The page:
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The government and the Branch Davidian attorneys are both spinning
madly in the wake of a re-enactment of the infamous assault of April 19,
1993 on the home of this minority religious group in Waco that led to
the fiery deaths of more than 80 Davidians including at least 20
children. And as long as the judge has sealed the tapes pending review
by independent experts for the court, both sides can spin as actively as
they like.

The question at issue, of course, was whether the FBI or other
government agents fired shots into the Davidians’ home on that fateful
day — perhaps even firing at people who were trying to escape the
holocaust that was certainly caused by government action. Filmmaker Mike
McNulty, who managed to obtain the Forward Looking Infrared (FLIR) video
shot from a surveillance plane circling the site that day, has made a
strong case in his two films that the government side fired shots, which
the government has denied from the outset. On the FLIR tape certain
flashes certainly look like gunfire, and respected experts in
interpreting FLIR material are willing to say it looks like gunfire to
them.

Thus the re-enactment. If conditions were duplicated as closely as
possible and the same type of camera was used to record the action, and
shots were fired during the re-enactment, would they look the same as on
the 1993 FLIR tape? Federal judge Walter Smith, who has been
surprisingly willing to hold the government’s feet to the fire on a
number of issues and ordered the re-enactment, says, “the tapes are not
part of the public domain.” But government and plaintiff attorneys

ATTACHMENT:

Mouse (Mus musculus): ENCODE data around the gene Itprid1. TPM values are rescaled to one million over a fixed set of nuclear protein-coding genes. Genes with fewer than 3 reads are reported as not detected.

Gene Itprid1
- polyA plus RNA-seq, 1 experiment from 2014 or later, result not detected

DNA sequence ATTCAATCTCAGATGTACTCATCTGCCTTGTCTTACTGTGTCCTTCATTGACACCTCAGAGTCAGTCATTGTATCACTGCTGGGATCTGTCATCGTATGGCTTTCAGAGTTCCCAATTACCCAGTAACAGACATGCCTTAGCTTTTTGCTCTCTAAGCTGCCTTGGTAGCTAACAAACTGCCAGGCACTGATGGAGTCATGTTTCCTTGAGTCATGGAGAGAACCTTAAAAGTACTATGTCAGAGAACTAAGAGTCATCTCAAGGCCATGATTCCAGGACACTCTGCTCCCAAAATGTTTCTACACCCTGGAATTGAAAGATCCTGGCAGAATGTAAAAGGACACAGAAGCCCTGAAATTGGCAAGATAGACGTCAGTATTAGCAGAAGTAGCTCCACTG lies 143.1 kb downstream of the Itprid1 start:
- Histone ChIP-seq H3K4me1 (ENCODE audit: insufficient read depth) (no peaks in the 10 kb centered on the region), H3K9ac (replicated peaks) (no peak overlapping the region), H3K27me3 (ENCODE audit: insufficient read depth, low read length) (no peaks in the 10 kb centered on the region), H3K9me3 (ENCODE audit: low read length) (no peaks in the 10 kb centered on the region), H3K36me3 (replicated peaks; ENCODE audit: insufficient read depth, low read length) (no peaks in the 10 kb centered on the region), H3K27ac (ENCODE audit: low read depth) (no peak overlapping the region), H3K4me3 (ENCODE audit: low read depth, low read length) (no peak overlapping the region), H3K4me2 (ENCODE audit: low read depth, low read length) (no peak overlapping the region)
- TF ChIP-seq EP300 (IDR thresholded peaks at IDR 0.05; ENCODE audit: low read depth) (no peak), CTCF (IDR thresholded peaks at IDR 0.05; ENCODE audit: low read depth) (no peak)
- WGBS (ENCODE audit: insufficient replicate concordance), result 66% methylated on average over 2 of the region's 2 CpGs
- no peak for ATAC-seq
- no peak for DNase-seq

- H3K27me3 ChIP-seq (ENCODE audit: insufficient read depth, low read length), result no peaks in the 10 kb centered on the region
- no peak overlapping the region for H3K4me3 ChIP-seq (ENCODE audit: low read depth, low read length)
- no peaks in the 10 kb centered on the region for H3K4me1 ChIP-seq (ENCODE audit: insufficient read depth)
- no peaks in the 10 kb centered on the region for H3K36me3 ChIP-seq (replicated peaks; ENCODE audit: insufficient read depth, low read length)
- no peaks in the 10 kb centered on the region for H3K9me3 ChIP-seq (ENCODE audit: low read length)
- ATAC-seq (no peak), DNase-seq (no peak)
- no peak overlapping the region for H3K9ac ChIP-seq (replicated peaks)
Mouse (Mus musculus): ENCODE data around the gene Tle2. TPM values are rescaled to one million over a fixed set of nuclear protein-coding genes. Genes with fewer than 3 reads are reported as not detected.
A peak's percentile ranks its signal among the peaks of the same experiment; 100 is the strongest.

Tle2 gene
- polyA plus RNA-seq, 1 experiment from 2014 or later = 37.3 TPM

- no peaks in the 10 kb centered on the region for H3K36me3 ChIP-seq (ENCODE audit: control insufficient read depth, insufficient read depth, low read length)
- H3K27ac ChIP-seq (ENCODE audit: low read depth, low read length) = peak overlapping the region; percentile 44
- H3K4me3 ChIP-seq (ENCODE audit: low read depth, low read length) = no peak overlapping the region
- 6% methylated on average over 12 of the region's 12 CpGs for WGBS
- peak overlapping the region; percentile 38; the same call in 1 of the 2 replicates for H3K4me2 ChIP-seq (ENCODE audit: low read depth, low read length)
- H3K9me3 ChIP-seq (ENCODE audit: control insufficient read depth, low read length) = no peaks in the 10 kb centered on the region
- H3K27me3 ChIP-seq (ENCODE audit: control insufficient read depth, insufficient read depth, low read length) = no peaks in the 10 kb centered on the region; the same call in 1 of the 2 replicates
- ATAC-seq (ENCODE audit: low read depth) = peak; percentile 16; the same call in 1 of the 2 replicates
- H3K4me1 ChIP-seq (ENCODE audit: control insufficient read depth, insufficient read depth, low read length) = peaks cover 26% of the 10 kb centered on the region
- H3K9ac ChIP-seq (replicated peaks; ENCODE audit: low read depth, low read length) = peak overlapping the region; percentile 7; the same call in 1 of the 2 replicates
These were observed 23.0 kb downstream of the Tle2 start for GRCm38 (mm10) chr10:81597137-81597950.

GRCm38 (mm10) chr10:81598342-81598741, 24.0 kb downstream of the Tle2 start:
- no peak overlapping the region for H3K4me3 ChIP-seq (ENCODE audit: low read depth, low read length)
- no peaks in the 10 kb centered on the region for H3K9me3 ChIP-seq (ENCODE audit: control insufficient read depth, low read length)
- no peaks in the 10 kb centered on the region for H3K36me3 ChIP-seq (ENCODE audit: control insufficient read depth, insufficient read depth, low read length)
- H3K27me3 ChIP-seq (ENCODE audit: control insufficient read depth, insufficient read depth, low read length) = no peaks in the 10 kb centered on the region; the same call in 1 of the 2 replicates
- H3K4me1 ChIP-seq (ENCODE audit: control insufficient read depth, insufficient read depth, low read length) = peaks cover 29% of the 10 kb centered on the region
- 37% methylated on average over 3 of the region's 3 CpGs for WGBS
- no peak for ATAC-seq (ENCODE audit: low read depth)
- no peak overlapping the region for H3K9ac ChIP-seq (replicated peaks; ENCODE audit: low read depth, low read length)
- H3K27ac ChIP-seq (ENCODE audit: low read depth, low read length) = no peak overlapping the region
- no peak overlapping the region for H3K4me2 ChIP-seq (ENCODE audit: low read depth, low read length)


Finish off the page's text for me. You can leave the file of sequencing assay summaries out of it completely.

looked at them and they will be released later.

So government attorney Mike Bradford can maintain in public that “the
preliminary review that we saw, we think, does substantiate our position
that there was not gunfire that day. And Davidian attorney Mike Caddell
can say that “It clearly demonstrates that there was government
gunfire.”

In the end, after close study by experts, the re-enactment might not
prove conclusive. It might be that shiny objects and junk on the ground
look the same to a FLIR camera as muzzle flashes, as the government has
contended.

The test is undoubtedly important to the Branch Davidian survivors
who, after being stonewalled and abused by the government have finally
made some progress through a civil wrongful death suit. But other
questions and issues are relevant to the wrongful death suit. And from a
public policy perspective, while what happened on April 19, 1993 was the
most attention-grabbing and horrific aspect of the siege of Mt. Carmel,
it might not even be the most important aspect of the overall event.

It should be remembered that the tragic — or murderous — events of
April 19 were the culmination of a 51-day siege by an increasingly
impatient group of federales. As we try to get to the bottom of what
happened that day, however, it should be worthwhile to remember what led
up to it.

The initial assault on the Branch Davidian church was undertaken by
the Bureau of Alcohol, Tobacco and Firearms, based on extremely faulty
affidavits alleging that illegal weapons alterations and sales were
going on at the Waco retreat house. In order to bring the U.S. military
into the fray to provide equipment and training, the BATF also alleged
– on the basis of evidence many of its agents almost surely knew was
totally bogus — that the Davidians were involved in drug manufacturing
and trafficking. They also recycled discredited — or at least unproven
– allegations of child abuse.